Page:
Republican Todd Wilcox is feeling good about himself and his Senate campaign these days.
The former combat veteran and military defense contractor was a complete no name in Florida politics when he announced he was entering the race on the Fourth of July. Now, recent polls show him competitive against the top two Democrats in the race.
In a year for outsiders in American politics, Wilcox fills that niche in the GOP senate race, though he’s now being challenged in that role by Manatee County home developer Carlos Beruff (though Wilcox dismisses that Beruff comes from outside the system).
Wilcox says not that much has surprised him about getting into the race. While much of his candidacy is predicated on the premise that the country is disgusted with career politicians and thus there’s a new desire to elect more non-politicians like himself to Washington, he acknowledges that the so-called “barrier to entry” is cost prohibitive.
“If I wasn’t in the position I’m in to be a beneficiary of our great free market capitalist society and economy and having amassed some personal wealth … there’s no way I could do this,” he admits while speaking with FloridaPolitics.com last Friday afternoon at the Tampa DoubleTree Hotel, site of the RPOF quarterly meeting.
Wilcox has plenty of critical things to say about career politicians, though Beruff doesn’t escape his wrath.
“People are fed up with American politicians, and it’s not lost on all the candidates,” he notes. “(That’s) illustrated by the fact that they’re all claiming outsider status, which is ironic, because three of them are sitting in career political offices.”
As for Beruff, he unloads on the newest entrant to the race, saying he is “clearly an insider in terms of campaign contributions to candidates on both sides of the aisle, accepting lucrative positions on governing boards that have a direct impact on the local economy and allowed him to help out crony capitalists in the construction industry. That’s no outsider.”
Wilcox dismisses David Jolly and his Stop Act proposal that would bar federal officeholders from directly asking for campaign contributions, saying, “he’s just putting out this gimmick as a smoke screen for the fact that he can’t raise any money for his own race, and it doesn’t even get to the corrupting factor of money because his staff can still raise money.”
I inquire about Ron DeSantis. The Ponte Vedra Beach representative is the only other GOP U.S. Senate candidate with military experience. However, Wilcox not-so-subtly quantifies the difference in experiences both men encountered when serving in Iraq, while repeating several times that he respects DeSantis’ service.
“I served in combat twice, and led men in combat twice,” Wilcox says. “My objective and my mission was to close with and kill the enemy. Those are different experiences you draw from those … there’s the difference between our service. I think it’s respectable that he has that service record. He’s the only other candidate in this race on either side of the aisle who is a veteran.”
Wilcox then ticks off his national security experience in rat-a-tat fashion.
“Arabic speaking. CIA case officer. Nine years on the front lines of the global war on terrorism. I sit on the RAND board of public policy. I sit on the board of the National Defense University. I built a very successful company that provides very critical services to the special ops intelligence committee directly related to the war on terror (Patriot Defense Group).”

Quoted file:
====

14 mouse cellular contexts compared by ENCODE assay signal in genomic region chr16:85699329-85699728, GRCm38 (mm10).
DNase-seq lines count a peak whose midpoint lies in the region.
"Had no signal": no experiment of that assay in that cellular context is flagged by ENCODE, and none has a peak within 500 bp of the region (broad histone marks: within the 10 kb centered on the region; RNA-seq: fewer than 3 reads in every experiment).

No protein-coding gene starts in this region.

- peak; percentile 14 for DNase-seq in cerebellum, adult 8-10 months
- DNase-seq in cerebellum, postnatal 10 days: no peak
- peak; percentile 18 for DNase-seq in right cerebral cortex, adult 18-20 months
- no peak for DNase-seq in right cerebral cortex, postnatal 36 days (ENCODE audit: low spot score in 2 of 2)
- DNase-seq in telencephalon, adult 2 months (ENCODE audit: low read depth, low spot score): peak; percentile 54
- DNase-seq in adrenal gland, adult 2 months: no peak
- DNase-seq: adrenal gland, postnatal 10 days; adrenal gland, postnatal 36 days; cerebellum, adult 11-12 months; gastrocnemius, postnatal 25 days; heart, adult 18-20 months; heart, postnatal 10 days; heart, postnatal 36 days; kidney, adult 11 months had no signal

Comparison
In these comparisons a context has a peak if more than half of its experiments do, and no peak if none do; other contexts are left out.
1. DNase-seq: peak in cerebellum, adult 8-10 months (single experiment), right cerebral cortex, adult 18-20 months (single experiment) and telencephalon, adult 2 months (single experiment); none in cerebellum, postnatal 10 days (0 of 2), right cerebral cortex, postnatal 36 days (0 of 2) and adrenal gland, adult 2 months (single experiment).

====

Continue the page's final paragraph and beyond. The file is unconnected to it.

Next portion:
But that’s not all.
“He’s been the recipient of staff-provided talking points on various issues,” Wilcox says of DeSantis. “There’s a big contrast there. While I respect his record of service, it’s my objective to accomplish my mission, which is to keep this seat in the Republican Party. And by doing that, I have to point out the contrasts. I’m not violating Reagan’s 11th amendment … the contrasts could not be more stark when it comes to the depth of experience when it comes to national security.”
When contacted for a response, Team DeSantis took the high road.
“Ron DeSantis is thankful for all Americans who serve or have served,” wrote Brad Herold, DeSantis press secretary.
Wilcox has a plan to defeat the Islamic State: his proposal would bring together a coalition of 200,000 ground forces consisting of troops coming from Egypt, Jordan, the Kurds and the Saudis. When asked if that’s more difficult than it sounds, he insists it’s not, saying strong leadership, a la George H.W. Bush in late 1990, could bring such a coalition together.
He says that foreign fighting force would be backed up by U.S. special operations forces.
Wilcox now says going to war in Iraq was a mistake, and says the whole idea of regime change adopted by George W. Bush is a failed policy.
“Where there is a kindling of democracy we should fan those flames, and we should be the catalyst to help that, if they’re willing to stand up and fight for that, but when you give freedom and liberty and democracy to people who don’t appreciate it and didn’t fight for it, it’s not going to be sustainable,” Wilcox says, referring to specifically to elections that the U.S. called for in Gaza back in 2006 and Egypt in 2012.
For all his emphasis on being an outsider, Wilcox says that’s not enough for a Florida citizen to vote for him for Senate. He says that he brings 27 years of “real-world experience” on the two issues that define this election — the economy, and national security.
“It’s resonating,” he says, pointing out to his straw poll victory at the Hillsborough County Republican Executive Committee last month. True, Wilcox was the only Senate candidate to attend the meeting, but as jokes, showing up is 80 percent of show business — and sometimes, politics.